Incidence of Cancer in Patients With Schizophrenia and Their First-Degree Relatives: A Population-Based Study in Sweden.

Research output: Contribution to journalArticle


Context: Previous studies of the association between schizophrenia and cancer have produced conflicting results, probably because of the failure to control for confounding factors.

Objective: To test if the possible association between schizophrenia and cancer is genetic by investigating the incidence of cancer in patients with schizophrenia and their relatives.

Design: Retrospective cohort study with follow-up between 1965 and 2008. Estimated smoking rates were used to adjust the incidence rates of smoking-related cancers.

Participants: The entire Swedish population.Main outcome measures:Risk of overall cancer and 34 site-/type-specific cancers.Results:A total of 59 233 patients in Sweden with schizophrenia were identified, of whom 6137 developed cancer during the study period, giving a decreased standardized incidence ratio (SIR) of 0.79 (95% CI 0.77-0.81). The decrease was more pronounced (SIR 0.40, 95% CI 0.38-0.43) before the first diagnosis of schizophrenia. The overall risk was significantly reduced among their unaffected parents (SIR 0.96, 95% CI 0.94-0.98) and siblings (SIR 0.92, 95% CI 0.89-0.96). Sex-stratified analyses indicated different incidence rates between males and females, with female patients having higher cancer risks than the general population.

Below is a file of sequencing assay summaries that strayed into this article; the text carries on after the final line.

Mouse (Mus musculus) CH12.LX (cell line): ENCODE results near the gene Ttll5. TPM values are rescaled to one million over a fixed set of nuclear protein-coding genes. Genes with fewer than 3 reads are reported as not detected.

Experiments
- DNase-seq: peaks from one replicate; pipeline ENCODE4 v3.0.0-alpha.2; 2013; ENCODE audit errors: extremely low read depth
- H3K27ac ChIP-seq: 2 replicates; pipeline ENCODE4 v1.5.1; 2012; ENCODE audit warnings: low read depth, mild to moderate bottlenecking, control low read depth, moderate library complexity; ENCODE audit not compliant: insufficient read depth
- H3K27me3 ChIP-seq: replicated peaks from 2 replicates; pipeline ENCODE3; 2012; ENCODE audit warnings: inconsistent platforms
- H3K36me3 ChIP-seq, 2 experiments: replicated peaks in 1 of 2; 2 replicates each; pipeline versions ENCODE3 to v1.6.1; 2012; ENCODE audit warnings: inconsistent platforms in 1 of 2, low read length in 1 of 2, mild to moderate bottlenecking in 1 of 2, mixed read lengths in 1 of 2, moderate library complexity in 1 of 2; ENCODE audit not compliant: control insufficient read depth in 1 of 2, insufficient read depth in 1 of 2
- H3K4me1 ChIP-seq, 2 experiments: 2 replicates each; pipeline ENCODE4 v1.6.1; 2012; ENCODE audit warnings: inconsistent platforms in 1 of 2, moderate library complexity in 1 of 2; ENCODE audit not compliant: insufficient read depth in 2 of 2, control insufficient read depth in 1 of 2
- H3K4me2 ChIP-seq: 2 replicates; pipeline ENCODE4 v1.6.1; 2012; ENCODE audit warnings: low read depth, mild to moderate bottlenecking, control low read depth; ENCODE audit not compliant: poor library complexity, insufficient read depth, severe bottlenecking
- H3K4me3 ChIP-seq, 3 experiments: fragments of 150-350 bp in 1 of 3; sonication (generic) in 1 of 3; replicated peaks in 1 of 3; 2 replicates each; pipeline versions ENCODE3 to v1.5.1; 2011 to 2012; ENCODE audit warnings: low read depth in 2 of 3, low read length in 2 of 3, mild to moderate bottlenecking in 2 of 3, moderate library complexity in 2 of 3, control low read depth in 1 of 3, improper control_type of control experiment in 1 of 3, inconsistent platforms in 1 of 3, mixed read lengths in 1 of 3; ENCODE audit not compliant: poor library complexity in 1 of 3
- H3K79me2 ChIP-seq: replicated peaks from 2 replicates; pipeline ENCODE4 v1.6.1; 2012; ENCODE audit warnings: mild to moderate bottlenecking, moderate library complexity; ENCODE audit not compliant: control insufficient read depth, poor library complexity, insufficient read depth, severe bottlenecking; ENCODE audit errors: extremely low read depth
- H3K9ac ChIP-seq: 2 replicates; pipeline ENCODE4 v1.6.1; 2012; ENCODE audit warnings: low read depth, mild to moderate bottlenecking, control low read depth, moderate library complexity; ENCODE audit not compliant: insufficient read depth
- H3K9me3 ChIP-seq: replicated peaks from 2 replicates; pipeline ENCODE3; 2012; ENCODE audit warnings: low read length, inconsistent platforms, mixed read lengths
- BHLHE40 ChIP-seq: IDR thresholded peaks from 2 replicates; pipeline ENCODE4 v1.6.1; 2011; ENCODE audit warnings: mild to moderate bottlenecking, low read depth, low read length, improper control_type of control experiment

Conclusions: The significantly decreased incidences of cancers in patients diagnosed with schizophrenia and their unaffected relatives suggest that familiar/genetic factors contributing to schizophrenia may protect against the development of cancer, especially for those cancer sites observed in both settings. The increased risk of breast, cervical, and endometrial cancers after the first diagnosis of schizophrenia could be attributed to nongenetic factors such as antipsychotics administration, which may justify preventive medical screening.


Research areas and keywords

Subject classification (UKÄ) – MANDATORY

  • Psychiatry
Original languageEnglish
Pages (from-to)527-536
JournalSchizophrenia Bulletin
Issue number3
Publication statusPublished - 2013
Publication categoryResearch